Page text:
It makes sense therefore, that Artificial Intelligence (AI) has boomed over the last two years, too. The sweeping advancements made by AI are only made possible by the increased amounts of data available. The early applications of AI are being used to predict behaviour both on, and offline. When our sentences are autocorrected on Google, this is only made possible by the swathes of searches stored by Google.
Data is important for marketing and product innovation, but it’s also the backbone of AI. AI needs data to exist, and to learn from. From home devices to transport systems and buildings, products are getting smarter and more intuitive based on the information being put into them. AI techniques such as machine learning can interpret data and extract meaning from it in a way that is almost impossible for humans to do.
The arduous task of making huge repositories of data meaningful now sits with automated systems, which can do so at a speed previously thought unknown. The result is technology which can predict our behaviour and makes decisions on our behalf. Rather than fearing the popular narrative of AI robots, should we instead be afraid of these intelligent virtual systems which learn from, and subsequently inform, our behaviour?
The topic of data management and AI arose at our 2017 Huxley Summit, which brought together business leaders, scientists and policy-makers to discuss ‘science and innovation in a post-truth world.’ Amongst the panel there was agreement that there must be more transparency on how citizens’ data is used, and that data ethics is a cloudy area which lacks regulatory framework. There’s ambiguity over who ‘owns’ data, so it’s hard to apply consistent standards to it.
There is a clear acknowledgement of this, now enshrined in law, as the new General Data Protection Regulation (GDPR) comes into force in May 2018. The legislation intends to strengthen and unify data protection across the EU. In short, users must be made aware of exactly what their data will be used for and must give consent to its usage. Those annoying daily emails from unknown websites you signed up for ten years ago will cease to be. This is a stepping stone, and reflects a larger concern that data ethics and regulation must come to the fore. However, is it enough? Many people – including companies — have voiced concern that the new legislation is too little, too late and too complex to be understood by the people it serves to protect.
One of the key speakers at the Huxley Summit, Chi Onwurah, Shadow Minister for Industrial Strategy, Science & Innovation, presented the view that people are merely sources of the data which is then used to control and coerce them. Speaking at the Summit she said: “Citizens and consumers should have control and ownership of their own data. This shouldn’t mean they’re carrying it around on USB drives. We don’t have the technical and regulatory infrastructure in place to make it possible, but there are third parties looking at ways consumers can store data, that they choose to have, in certain places and have complete control of it.”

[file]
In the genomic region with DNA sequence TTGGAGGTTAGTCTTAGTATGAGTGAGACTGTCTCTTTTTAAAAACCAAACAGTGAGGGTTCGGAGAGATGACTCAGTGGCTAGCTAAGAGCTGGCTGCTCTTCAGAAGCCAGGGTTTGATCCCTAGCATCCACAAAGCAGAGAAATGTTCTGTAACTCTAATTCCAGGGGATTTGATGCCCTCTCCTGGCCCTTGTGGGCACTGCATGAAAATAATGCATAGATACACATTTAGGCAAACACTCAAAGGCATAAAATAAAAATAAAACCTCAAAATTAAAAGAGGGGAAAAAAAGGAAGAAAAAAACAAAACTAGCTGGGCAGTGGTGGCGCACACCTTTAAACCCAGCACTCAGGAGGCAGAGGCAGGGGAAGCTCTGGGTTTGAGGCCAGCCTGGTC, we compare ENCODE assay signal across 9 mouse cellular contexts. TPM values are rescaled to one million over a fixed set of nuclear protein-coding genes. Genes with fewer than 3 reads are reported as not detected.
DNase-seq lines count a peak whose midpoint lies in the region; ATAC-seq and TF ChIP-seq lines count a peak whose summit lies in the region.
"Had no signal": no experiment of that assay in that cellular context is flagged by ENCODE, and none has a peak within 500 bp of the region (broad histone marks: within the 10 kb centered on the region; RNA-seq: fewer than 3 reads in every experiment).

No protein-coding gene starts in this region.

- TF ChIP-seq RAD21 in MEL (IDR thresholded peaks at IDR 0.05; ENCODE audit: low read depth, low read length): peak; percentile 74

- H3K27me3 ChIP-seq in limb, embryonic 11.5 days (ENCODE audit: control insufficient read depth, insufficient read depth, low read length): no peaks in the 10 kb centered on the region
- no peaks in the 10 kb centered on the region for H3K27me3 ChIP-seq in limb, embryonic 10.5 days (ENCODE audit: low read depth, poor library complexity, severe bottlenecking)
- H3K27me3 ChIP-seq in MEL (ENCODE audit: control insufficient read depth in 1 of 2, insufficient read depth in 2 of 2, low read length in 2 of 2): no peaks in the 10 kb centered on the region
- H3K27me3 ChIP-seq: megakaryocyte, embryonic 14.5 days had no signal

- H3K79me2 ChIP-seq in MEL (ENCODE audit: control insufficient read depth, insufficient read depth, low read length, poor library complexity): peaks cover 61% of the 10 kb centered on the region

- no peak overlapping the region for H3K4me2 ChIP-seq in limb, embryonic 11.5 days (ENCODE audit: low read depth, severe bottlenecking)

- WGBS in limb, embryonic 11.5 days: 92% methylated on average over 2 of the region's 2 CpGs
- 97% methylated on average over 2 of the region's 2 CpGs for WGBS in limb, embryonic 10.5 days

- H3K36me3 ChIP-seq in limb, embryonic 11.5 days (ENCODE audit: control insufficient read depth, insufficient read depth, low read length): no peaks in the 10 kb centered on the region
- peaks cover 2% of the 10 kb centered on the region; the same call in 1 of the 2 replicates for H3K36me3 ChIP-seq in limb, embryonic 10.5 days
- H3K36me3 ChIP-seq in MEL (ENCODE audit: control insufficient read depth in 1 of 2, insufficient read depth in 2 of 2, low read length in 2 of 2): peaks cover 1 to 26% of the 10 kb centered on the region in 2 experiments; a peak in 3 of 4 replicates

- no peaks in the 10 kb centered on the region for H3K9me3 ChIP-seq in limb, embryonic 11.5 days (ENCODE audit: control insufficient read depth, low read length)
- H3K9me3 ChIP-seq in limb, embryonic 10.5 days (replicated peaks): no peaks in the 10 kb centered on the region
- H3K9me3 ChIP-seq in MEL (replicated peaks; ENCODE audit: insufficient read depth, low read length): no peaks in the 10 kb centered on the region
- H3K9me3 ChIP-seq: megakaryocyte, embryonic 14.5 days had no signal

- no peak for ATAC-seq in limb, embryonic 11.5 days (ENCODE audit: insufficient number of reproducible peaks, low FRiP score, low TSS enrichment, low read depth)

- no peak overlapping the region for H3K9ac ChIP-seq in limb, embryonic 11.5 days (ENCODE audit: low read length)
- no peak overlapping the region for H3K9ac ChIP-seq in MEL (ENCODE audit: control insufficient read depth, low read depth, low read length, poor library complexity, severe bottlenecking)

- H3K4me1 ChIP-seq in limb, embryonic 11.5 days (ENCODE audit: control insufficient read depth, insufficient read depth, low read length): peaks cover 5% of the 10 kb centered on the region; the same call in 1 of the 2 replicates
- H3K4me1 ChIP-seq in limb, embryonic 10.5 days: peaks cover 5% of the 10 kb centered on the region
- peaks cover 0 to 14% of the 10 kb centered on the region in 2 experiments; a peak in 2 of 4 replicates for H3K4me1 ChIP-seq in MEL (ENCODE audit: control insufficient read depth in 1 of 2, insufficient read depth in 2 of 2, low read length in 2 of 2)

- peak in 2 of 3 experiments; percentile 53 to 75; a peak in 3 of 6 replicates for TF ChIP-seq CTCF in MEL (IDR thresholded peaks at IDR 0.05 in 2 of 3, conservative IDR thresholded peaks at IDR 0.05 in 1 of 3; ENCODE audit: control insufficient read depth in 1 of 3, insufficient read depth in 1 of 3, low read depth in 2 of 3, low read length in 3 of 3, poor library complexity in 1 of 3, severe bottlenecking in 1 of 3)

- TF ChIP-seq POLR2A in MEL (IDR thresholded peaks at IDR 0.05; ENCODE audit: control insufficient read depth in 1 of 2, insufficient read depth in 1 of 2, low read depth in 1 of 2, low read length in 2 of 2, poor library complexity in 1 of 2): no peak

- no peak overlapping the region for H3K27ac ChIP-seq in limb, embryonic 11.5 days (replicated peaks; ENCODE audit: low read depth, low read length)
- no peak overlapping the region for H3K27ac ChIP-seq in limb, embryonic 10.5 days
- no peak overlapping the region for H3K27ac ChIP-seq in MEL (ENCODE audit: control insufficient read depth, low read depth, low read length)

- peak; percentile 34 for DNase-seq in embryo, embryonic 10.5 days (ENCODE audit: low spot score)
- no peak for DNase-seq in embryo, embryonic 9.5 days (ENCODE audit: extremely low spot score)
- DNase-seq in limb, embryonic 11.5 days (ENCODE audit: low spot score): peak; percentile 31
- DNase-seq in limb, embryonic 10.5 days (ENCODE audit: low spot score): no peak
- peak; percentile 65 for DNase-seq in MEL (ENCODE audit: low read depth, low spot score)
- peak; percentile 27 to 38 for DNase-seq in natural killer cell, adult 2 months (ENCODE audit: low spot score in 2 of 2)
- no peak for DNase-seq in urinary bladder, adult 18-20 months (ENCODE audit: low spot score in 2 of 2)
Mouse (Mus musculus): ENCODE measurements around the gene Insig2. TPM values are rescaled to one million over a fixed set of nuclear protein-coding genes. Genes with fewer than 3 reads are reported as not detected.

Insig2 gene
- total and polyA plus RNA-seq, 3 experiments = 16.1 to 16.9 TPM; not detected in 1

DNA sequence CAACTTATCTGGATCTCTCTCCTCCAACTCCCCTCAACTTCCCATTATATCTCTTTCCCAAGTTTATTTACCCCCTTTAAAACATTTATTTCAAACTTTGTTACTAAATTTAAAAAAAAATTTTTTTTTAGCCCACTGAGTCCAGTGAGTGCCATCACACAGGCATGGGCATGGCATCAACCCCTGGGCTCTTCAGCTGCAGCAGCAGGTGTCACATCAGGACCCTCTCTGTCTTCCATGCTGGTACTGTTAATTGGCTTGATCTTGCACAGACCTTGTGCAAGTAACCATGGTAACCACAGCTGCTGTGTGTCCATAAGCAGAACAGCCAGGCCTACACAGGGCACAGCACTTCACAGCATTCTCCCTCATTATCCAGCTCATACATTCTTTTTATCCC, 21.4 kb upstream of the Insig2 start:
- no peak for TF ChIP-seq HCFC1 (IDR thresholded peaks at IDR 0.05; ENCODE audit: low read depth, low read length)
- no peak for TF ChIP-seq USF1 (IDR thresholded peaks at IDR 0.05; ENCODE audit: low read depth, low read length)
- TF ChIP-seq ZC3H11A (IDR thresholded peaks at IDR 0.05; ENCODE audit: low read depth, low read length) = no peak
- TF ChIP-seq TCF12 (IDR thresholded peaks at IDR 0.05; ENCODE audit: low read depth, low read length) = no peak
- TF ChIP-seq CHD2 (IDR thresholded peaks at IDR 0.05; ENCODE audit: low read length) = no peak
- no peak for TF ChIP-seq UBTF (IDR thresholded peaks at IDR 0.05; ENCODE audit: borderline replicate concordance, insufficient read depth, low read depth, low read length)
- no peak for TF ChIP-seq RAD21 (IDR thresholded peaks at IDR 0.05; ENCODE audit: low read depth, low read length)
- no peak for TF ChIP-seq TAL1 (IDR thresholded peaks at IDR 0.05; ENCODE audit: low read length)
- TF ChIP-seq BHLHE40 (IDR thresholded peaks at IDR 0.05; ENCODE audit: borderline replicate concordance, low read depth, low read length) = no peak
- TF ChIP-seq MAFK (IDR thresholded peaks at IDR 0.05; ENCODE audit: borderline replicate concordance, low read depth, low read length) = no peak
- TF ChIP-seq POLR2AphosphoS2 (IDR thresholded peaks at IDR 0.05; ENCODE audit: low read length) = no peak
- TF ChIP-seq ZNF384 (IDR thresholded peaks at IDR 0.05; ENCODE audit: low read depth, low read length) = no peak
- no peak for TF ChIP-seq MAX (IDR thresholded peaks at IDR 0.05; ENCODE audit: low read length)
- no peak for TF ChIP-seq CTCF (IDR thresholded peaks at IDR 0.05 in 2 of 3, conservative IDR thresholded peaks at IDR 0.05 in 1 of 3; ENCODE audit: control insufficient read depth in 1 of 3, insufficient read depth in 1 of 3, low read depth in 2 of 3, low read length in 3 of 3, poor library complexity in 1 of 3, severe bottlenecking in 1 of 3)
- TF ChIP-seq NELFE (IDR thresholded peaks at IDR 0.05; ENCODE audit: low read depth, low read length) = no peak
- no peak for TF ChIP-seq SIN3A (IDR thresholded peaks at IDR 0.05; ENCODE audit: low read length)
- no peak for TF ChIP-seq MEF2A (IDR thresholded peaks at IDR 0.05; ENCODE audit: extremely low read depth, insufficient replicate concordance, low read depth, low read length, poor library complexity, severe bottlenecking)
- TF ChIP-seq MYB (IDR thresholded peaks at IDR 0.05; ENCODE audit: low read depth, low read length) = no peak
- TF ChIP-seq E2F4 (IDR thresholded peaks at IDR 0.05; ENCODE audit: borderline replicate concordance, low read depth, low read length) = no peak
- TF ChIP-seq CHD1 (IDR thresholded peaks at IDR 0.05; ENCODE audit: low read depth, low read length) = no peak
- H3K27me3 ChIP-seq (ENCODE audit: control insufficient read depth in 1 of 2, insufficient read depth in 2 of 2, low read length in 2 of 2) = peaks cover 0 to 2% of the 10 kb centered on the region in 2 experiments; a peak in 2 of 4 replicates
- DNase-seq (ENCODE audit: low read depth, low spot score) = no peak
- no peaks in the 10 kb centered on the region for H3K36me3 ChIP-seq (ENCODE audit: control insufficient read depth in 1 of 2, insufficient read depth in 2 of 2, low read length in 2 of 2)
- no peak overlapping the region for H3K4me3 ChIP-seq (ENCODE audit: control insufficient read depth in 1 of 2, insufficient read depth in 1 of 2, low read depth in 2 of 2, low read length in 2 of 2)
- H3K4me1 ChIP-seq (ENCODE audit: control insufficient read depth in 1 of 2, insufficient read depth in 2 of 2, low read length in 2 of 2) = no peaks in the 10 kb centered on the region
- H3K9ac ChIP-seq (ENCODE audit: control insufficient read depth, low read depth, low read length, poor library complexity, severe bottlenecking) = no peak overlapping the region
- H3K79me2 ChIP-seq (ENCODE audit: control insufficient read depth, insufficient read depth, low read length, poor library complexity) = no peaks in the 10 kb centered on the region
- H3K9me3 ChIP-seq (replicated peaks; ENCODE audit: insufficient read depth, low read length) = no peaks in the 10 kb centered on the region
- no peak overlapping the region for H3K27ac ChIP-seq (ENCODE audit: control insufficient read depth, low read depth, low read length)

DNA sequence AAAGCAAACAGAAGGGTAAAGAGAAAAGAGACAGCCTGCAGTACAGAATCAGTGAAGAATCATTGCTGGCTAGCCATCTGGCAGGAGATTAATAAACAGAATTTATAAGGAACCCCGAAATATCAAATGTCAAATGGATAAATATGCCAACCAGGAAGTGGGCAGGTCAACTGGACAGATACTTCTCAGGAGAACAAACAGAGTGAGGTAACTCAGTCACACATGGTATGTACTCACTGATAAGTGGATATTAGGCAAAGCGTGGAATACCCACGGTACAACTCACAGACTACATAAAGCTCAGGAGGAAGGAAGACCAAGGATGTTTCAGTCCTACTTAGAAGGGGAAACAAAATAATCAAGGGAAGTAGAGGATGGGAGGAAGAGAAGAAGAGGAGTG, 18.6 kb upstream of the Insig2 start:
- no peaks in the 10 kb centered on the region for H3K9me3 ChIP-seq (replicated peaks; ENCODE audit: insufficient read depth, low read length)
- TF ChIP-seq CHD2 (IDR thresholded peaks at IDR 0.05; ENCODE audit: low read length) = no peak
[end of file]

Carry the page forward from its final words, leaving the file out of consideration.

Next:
Logistically, most people wouldn’t be able to manage their own data. However, we should own it and control where and how it’s used. The panel at the Summit repeatedly spoke of the importance of creating a regulatory framework, which flagged up the current absence of such structures.
It’s important to note that data brings enormous opportunities. When used effectively and teamed with machine learning and AI, it can yield endless possibilities for improvement, from healthcare to driverless cars. At the Summit, Kenneth Cukier, Senior Editor for Data and Digital at the Economist cited research from Harvard and Stanford which wanted to test if a machine learning algorithm could be better than a pathologist at diagnosing cancer. Three of the things that AI spotted, humans didn’t even know to look for.
You got the power to let power go
So, the question remains: what happens to our data in the future? This conversation has picked up considerable pace in 2017 and will continue for years to come. Under the new GDPR legislation, companies will have to be more transparent in how user data is used for marketing purposes, but will this result in people ticking off long and unintelligible T&Cs? And will companies actually observe the new laws? Finally, does there need to be a wider education in how we give away our data and what we can do to avoid it being misused? The value of data and its benefits are widely known but with data comes power, and in the immortal words of Kanye “no one man should have all that power”.